Juno

My parents started taking me out for sushi at a young age. Maybe I was five or so. They started my on cooked shrimp and those bean curd pockets, moved me up to tuna and salmon, and then I took it from there. Since I moved to the Midwest for college, and then stayed here afterwards for work, I’ve generally been mortified by the quality of the sushi I’ve been able to find.

At any time since I’ve lived in Chicago I’ve been able to find one or maybe two places that I’ve been willing to eat sushi from on a regular basis. When I first moved here Mirai was the answer in the heart of the city (yes, yes, I know…Katsu. We went once, didn’t sit at the bar, and had an average experience. Plus I’m rarely out that way). Then there was Heat. Then we found Tsuki (we loved Tsuki so much we got engaged there). I have no issues paying a premium for good sushi. I always tell people that they need to eat better sushi, just eat it less frequently.

Our current favored place is Arami. Arami has gone through a number of changes since the first opened, and admirably they’ve been able to weather each one and maintain an extremely high quality level. One of the biggest changes they’ve endured has been the loss of BK Park, who is one if Chicago’s best sushi chefs.

Park’s new restaurant Juno is now open and is about a 15 minute walk from our place. We headed over last night after making a last minute decision to go out. Fortunately we are able to grab a couple of seats at the sushi bar. As expected, we had an incredible dinner. We started off with round of sashimi: hirame, kampachi, madai, chutoro, and King salmon. All of it was absolutely pristine and cut perfectly.

sashimi

Next we moved on to what the restaurant calls “smoked” sashimi. These are nice sized slices of fish placed on a spoon with two or three “condiments” and served under a smoke-filled glass dome. We went with the tuna, which was served with ankimo and fresh wasabi. Outstanding.

smoked sashimi

After a soft shell crab roll that was ok but not stellar, we finished things off with a miscellaneous round. Marissa had a yellowtail and scallion handroll which she pronounced “really good” and I had three nigiri: live scallop, uni, and tobiko. The live scallop and the uni were two just really special bites. The uni was that perfect balance of tasting of the sea and butter. The live scallop was sprinkled with just a bit of sea salt, which is my favorite way of dressing the best sushi.

Juno has a nice list of sakes and craft beer (both Japanese as well as other imports). Service was exceptionally well polished, and not even for a restaurant that’s only been open for a week. You can tell that Park and Jason Chan really took care to hire the right staff for this place. The room was a little loud, but I’m not sure if that was an acoustical issue or the fact that the restaurant looks to be drawing the type of folks who would normally be hanging around the Lincoln & Wrightwood area.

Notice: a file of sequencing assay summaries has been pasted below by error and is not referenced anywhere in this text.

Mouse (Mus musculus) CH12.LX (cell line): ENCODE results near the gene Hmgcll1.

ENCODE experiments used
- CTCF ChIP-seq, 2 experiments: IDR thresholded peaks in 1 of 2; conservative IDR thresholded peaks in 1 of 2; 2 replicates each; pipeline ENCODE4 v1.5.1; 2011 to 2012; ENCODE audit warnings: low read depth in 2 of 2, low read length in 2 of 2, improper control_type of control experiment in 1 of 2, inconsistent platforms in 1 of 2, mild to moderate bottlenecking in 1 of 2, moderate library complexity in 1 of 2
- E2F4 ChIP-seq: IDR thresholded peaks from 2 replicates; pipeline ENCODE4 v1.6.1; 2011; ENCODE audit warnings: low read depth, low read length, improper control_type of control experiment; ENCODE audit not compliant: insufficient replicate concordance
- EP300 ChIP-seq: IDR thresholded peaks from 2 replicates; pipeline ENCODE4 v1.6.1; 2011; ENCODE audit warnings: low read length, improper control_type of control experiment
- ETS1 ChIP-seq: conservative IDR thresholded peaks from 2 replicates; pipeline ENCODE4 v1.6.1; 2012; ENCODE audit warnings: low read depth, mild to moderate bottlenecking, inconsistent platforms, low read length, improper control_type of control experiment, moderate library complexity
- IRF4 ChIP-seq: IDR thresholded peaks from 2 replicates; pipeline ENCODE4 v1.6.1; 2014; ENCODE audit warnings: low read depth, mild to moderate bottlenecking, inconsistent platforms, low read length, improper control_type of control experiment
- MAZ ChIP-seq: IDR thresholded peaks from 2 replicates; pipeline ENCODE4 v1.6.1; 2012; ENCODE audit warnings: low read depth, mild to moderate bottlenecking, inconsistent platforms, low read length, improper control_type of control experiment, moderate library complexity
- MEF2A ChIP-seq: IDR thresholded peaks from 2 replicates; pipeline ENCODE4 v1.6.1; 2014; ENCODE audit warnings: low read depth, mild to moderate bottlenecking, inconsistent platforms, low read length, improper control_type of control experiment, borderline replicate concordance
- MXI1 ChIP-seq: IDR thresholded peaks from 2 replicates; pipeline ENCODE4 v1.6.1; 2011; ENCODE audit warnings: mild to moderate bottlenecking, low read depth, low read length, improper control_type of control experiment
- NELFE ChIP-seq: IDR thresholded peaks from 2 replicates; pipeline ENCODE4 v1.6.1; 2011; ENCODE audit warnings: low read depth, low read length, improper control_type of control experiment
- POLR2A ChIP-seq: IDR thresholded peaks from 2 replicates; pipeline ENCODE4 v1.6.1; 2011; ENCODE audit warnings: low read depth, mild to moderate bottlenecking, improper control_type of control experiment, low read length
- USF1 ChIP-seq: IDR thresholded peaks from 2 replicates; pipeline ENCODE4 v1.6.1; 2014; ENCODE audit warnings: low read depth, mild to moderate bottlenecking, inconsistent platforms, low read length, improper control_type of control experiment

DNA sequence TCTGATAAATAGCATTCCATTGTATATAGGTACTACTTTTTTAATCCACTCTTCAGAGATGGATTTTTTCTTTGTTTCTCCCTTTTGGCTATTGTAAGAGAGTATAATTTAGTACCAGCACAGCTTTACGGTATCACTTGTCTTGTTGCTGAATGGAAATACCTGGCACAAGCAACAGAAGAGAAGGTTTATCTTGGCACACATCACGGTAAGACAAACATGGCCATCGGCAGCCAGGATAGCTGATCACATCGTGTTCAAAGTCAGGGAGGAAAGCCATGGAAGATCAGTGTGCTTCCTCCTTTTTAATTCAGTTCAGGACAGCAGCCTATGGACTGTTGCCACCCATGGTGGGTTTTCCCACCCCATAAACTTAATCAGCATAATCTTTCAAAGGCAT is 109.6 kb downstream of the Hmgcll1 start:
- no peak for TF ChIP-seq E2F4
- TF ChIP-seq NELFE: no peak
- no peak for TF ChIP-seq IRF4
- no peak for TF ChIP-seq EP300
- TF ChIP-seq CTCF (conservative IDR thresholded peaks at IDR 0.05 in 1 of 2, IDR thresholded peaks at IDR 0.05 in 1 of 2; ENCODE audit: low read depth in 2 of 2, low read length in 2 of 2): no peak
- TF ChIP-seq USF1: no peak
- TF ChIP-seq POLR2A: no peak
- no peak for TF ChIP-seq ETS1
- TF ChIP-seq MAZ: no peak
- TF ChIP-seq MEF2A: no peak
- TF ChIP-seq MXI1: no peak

I’m really excited to have Juno in our neighborhood, and place it right alongside Arami on the list of places where I will gladly eat sushi here in Chicago. We have a world class city, there’s no reason why we shouldn’t have two or even more great sushi restaurants.

Juno Restaurant
(872) 206-8662
2638 N Lincoln
Chicago, Illinois 60614

PS – Yes, I realize this is a post about a new restaurant that also has pictures. Whatever…my blog, my rules.

5 thoughts on “Juno

  1. Titus

    Remember that time when peops blew their collective shit bc Gonzo was reviewing an Asian place that just opened up? He paid full price, wasnt happy but shouldnt have commented on it bc they had just opened? (haha) Does this only applies for bad reviews or how does that work? I know your blog, your rules but you shouldn’t throw stones if you live in a glass house.

    Reply
    1. jesteinf Post author

      The problem there is that is was an uninformed review. People can make their own decisions on whose opinions they trust or not. If someone is going to march into a robata restaurant on day one and complain about the lack of bread service or side dishes, well, that’s going to get a reaction.

      Reply

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